We have people living in $150 million estates and others in cardboard boxes under bridges. We have the best health care and the worst health care. We have the rich living to 95 and the poor fighting to live to 60. We have adolescents who have traveled around the world on private jets and adolescents who have never traveled more than a mile from their homes in the ghetto.

We seem to be living again in the world of Charles Dickens, who, in the first paragraph of his novel “Tale Of Two Cities,” captured the revolutionary spirit of the 18th and 19th centuries: “It was the best of times, it was the worst of times, it was the age of wisdom, it was the age of foolishness, it was the epoch of belief, it was the epoch of incredulity, it was the season of Light, it was the season of Darkness, it was the spring of hope, it was the winter of despair, we had everything before us, we had nothing before us, we were all going direct to Heaven, we were all going direct the other way.”

The numbers indicate we treat our children like many Third World countries, although we have the resources to provide equal opportunity to all. In 2013 the World Health Organization placed us 34th in the ranking of child well-being among the 35 best developed countries. We beat out Romania, a country that was defined by its horrible orphanages only a couple of decades ago. Just last year the state of Mississippi was still jailing children for being tardy to school or going to the bathroom without permission.

Do People Get What They Deserve?

The One Percent in this country, particularly the Wall Street crowd, has recently pontificated that they have earned every dime of their credit defaults and derivatives. They say that if they can give a politician a million dollars, they should be able to vote a million times because they are worth more. There is a just-world theory among some social psychologists that the rich seem to have bought: “This theory posits that the world is just. People get what they deserve.” They also believe that freedom is the highest value, even while the U.S. has one of the largest penal systems in the world, inflicts violence on other people all over the world, tolerates excessive gun violence, and leaves about 50 million people without health insurance or care.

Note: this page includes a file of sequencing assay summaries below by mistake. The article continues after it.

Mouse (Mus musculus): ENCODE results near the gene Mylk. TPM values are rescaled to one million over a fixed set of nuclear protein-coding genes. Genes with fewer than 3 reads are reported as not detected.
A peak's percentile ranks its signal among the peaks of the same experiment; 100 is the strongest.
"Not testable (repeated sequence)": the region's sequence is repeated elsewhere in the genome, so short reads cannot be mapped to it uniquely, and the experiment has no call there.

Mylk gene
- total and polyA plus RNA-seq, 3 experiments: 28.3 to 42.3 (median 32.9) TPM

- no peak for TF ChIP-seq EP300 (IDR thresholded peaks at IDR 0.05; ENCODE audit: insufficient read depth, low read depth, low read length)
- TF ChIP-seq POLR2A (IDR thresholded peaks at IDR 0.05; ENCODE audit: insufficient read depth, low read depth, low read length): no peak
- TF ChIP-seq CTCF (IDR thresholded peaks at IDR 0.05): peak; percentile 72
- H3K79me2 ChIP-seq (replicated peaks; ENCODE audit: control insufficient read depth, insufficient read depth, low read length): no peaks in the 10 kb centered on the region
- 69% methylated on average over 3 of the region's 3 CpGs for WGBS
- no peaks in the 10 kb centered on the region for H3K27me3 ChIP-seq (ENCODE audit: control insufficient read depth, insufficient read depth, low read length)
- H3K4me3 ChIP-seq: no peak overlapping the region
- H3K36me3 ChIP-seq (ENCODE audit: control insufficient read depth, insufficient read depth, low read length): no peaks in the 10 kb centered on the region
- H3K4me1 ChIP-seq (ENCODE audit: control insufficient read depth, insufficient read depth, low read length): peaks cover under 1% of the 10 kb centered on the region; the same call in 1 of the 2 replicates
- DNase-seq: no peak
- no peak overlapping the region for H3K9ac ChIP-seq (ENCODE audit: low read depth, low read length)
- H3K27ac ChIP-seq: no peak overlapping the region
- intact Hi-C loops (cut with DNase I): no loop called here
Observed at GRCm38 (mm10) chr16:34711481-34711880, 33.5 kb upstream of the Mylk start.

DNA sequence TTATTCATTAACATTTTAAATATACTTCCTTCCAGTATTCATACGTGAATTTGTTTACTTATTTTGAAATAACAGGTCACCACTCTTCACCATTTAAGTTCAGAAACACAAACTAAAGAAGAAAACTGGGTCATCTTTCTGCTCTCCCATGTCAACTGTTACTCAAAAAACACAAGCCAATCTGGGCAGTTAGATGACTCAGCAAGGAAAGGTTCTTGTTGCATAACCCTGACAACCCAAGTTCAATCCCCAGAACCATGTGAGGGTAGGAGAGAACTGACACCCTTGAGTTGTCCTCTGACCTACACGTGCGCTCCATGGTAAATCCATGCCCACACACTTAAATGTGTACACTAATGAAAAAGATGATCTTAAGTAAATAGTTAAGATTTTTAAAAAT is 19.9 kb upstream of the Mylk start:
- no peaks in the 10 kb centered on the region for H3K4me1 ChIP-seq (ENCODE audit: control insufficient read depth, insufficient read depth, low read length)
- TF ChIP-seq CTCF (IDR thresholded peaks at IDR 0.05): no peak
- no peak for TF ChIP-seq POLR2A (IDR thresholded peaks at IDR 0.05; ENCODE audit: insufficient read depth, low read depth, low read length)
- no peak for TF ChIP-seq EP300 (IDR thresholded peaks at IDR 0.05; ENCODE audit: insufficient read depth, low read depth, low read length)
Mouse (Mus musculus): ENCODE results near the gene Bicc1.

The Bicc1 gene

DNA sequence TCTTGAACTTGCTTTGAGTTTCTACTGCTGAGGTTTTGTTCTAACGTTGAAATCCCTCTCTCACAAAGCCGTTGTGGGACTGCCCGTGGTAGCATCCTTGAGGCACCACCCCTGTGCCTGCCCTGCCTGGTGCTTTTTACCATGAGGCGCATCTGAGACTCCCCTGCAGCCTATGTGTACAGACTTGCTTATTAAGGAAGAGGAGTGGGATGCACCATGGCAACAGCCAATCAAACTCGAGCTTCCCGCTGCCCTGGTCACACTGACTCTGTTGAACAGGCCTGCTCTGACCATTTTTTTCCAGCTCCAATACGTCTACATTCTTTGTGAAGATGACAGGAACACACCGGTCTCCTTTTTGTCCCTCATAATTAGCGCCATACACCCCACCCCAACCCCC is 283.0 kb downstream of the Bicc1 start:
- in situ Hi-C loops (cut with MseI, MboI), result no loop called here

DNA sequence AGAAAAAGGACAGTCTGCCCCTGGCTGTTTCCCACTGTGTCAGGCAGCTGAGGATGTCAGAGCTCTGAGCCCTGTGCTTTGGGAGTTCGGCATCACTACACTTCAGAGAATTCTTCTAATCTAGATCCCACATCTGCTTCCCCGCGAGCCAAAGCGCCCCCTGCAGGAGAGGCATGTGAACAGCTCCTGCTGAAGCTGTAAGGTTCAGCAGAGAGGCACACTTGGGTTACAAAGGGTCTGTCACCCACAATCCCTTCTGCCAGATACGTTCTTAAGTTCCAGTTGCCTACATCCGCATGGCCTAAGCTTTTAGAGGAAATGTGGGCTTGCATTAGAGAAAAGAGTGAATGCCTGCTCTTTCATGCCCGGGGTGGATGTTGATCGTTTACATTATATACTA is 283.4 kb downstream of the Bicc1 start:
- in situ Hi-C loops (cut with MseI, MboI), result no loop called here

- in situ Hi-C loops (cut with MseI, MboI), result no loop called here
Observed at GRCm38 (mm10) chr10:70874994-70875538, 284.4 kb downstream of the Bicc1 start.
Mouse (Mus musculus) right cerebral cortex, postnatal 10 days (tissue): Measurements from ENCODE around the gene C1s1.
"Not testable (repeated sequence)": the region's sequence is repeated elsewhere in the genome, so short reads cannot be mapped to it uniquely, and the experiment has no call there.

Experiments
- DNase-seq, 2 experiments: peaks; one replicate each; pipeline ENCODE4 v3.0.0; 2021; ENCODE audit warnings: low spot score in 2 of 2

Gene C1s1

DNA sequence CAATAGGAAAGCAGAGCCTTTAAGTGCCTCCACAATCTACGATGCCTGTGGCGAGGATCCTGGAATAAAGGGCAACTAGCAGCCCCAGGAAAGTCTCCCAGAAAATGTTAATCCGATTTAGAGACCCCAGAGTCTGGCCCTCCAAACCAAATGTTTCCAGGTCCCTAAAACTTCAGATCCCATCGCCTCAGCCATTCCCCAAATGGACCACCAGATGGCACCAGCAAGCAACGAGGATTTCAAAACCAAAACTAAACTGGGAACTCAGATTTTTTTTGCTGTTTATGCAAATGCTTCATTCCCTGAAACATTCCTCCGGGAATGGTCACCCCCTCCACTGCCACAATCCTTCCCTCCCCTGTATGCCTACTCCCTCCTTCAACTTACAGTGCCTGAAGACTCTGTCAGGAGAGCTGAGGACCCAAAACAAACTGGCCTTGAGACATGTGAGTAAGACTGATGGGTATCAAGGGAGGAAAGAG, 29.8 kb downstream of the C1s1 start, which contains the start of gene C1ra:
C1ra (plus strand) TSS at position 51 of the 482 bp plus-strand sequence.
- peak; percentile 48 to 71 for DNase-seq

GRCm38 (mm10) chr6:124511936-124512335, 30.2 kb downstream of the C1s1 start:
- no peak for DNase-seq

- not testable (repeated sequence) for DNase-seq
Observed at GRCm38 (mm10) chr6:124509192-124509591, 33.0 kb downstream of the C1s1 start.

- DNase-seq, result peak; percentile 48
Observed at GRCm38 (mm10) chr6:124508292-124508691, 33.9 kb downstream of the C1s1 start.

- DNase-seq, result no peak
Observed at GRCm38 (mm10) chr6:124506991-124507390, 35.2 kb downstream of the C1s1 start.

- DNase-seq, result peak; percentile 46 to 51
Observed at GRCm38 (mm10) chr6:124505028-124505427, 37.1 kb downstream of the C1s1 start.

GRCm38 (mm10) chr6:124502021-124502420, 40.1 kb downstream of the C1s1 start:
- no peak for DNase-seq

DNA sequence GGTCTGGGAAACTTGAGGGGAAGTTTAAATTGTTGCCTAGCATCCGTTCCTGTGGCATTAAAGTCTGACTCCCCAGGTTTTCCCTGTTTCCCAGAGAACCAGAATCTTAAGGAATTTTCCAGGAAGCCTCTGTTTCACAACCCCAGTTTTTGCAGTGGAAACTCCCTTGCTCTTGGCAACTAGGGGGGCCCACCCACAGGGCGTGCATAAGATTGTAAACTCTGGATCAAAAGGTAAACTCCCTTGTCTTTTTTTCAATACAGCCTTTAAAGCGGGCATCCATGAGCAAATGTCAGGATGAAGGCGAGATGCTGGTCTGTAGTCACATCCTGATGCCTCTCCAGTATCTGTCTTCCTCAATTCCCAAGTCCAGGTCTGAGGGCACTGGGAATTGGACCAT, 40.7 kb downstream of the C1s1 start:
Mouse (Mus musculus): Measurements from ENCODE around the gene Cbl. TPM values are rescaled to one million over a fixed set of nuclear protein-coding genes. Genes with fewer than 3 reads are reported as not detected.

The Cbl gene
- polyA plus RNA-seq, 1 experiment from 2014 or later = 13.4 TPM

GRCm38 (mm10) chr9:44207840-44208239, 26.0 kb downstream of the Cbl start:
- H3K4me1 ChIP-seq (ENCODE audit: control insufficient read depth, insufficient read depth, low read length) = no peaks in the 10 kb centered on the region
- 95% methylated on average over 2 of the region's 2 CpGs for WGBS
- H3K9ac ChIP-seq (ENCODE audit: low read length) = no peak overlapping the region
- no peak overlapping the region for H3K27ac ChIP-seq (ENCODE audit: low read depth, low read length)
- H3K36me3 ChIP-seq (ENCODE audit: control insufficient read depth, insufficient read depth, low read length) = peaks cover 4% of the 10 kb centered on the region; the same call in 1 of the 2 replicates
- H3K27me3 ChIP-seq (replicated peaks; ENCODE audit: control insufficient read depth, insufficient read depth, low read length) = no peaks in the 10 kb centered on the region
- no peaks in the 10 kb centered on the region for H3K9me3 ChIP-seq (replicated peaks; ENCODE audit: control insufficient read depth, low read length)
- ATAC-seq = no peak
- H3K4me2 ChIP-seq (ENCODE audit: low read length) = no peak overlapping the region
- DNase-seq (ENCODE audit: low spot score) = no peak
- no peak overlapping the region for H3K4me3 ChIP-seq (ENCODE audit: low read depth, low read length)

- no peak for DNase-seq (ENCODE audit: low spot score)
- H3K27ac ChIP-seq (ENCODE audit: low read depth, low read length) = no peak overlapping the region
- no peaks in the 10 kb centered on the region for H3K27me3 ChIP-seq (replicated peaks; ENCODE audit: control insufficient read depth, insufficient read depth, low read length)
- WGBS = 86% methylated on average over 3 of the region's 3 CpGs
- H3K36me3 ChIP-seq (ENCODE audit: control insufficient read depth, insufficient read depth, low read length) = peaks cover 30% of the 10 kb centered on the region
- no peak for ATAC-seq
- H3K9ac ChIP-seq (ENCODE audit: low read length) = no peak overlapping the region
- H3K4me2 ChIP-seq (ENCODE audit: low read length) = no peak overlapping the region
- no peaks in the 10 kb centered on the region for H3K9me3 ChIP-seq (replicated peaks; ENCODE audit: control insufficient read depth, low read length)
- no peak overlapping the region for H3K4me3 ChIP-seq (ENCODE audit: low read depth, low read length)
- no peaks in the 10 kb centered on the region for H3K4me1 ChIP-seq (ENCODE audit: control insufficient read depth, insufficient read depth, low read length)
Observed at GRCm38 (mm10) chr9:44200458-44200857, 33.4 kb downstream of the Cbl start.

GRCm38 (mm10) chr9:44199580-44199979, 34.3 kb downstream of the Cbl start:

Because Congress refused to extend unemployment insurance in December 2013 and still has not done so, we now have about 4.8 million workers who have run out of unemployment insurance. They have no income at all. Are they getting what they deserve? Evidently some members of Congress agree with the “just-world” theory.

We just can’t seem to learn anything from other countries about how to handle unemployment. While our economy is limping along on four cylinders instead of eight, Germany has recovered from the Great Recession after suffering a larger drop in Gross Domestic Product than we did. Here’s how the Germans handled this crisis, as reported by Glenn Hutchins of the New York Times.

In Germany, unemployment now is less than what it was prior to the recession, and long-term unemployment is negligible. Instead of laying off workers, Germany has a job-share model. If an employee’s hours are cut so that his income is reduced by more than ten percent, the government pays him a large portion of the wages he has lost—but he stays on the job. This allows German companies to immediately start producing their products at a high level if the recession lifts because the workers are still on the job. In the meantime, the worker spends about the same amount of money, keeping the consumer part of the economy humming along. We should adopt a similar program so that employers cut hours instead of firing or laying off workers. During recessions to decrease the number of unemployed, German businesses also provide internship and postgraduate job placement programs. 

We must also remember that German companies have boards of directors where management and labor are equally represented. This system ensures that companies help meet the needs of the community they operate in. Such an organizational pattern has proved to be successful. That’s why Volkswagen encouraged the union vote in Tennessee. The company believes the cooperative mode increases productivity—and profit.